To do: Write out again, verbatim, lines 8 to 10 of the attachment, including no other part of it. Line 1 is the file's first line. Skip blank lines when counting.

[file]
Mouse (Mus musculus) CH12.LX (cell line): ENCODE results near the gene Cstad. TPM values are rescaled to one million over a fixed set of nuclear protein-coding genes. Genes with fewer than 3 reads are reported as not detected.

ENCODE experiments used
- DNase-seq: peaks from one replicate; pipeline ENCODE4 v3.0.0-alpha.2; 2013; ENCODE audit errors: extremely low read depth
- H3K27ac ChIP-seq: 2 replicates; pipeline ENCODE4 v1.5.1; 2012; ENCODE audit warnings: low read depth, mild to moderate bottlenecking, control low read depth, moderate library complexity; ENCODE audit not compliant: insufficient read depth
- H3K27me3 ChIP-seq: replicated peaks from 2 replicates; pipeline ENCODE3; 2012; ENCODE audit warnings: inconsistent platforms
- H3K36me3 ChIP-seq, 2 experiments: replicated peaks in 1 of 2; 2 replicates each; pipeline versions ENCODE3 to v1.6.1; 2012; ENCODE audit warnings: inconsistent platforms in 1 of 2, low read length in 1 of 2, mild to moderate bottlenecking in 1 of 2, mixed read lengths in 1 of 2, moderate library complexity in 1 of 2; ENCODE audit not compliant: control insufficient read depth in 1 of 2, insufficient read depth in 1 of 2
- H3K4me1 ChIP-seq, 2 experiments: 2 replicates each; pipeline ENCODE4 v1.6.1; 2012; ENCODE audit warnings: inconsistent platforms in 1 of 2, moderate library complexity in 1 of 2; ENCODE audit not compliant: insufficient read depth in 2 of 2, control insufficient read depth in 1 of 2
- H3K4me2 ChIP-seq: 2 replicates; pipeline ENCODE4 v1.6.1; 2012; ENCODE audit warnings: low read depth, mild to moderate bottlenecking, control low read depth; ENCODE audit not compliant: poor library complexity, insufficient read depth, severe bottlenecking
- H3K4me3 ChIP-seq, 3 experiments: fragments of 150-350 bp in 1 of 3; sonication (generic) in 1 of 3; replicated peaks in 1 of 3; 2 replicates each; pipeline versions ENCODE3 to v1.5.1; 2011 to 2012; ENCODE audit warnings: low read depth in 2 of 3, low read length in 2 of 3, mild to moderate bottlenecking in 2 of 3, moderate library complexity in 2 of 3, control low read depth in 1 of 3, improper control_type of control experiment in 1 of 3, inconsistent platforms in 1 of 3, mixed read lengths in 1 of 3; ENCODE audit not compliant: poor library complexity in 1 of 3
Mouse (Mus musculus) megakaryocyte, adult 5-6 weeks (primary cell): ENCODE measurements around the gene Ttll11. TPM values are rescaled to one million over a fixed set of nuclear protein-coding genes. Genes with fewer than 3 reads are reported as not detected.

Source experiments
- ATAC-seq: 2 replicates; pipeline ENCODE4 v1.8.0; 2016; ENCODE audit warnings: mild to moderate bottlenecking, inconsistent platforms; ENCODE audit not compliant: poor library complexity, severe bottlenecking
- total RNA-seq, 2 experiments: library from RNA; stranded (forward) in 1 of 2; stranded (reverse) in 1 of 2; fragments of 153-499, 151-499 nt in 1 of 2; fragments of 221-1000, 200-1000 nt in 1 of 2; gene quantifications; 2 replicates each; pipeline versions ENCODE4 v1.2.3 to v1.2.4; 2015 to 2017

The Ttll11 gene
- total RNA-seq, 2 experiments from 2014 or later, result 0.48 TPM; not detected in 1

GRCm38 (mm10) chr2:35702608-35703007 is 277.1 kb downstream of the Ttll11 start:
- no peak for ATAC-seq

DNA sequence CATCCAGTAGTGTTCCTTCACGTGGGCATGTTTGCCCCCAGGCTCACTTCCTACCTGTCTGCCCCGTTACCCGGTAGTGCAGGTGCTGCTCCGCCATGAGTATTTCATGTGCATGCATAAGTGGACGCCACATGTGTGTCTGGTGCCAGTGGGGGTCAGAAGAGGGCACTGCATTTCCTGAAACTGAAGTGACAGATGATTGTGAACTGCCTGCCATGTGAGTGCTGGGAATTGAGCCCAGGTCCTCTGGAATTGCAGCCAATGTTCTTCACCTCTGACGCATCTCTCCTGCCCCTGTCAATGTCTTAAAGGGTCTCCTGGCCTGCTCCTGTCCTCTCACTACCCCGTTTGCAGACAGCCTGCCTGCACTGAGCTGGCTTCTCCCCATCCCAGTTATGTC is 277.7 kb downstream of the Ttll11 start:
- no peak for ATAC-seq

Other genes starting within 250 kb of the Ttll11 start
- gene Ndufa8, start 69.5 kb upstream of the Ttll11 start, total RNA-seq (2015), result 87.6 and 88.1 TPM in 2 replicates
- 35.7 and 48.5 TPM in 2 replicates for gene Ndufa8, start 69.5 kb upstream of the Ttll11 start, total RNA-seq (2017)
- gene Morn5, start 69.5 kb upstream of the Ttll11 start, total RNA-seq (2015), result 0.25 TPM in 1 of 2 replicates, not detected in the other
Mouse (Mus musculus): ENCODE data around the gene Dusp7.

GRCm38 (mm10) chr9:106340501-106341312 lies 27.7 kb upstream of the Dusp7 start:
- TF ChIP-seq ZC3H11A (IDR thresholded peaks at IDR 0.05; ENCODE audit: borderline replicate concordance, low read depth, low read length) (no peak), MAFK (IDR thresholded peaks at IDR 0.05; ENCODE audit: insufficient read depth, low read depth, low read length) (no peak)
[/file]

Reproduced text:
- H3K4me2 ChIP-seq: 2 replicates; pipeline ENCODE4 v1.6.1; 2012; ENCODE audit warnings: low read depth, mild to moderate bottlenecking, control low read depth; ENCODE audit not compliant: poor library complexity, insufficient read depth, severe bottlenecking
- H3K4me3 ChIP-seq, 3 experiments: fragments of 150-350 bp in 1 of 3; sonication (generic) in 1 of 3; replicated peaks in 1 of 3; 2 replicates each; pipeline versions ENCODE3 to v1.5.1; 2011 to 2012; ENCODE audit warnings: low read depth in 2 of 3, low read length in 2 of 3, mild to moderate bottlenecking in 2 of 3, moderate library complexity in 2 of 3, control low read depth in 1 of 3, improper control_type of control experiment in 1 of 3, inconsistent platforms in 1 of 3, mixed read lengths in 1 of 3; ENCODE audit not compliant: poor library complexity in 1 of 3
Mouse (Mus musculus) megakaryocyte, adult 5-6 weeks (primary cell): ENCODE measurements around the gene Ttll11. TPM values are rescaled to one million over a fixed set of nuclear protein-coding genes. Genes with fewer than 3 reads are reported as not detected.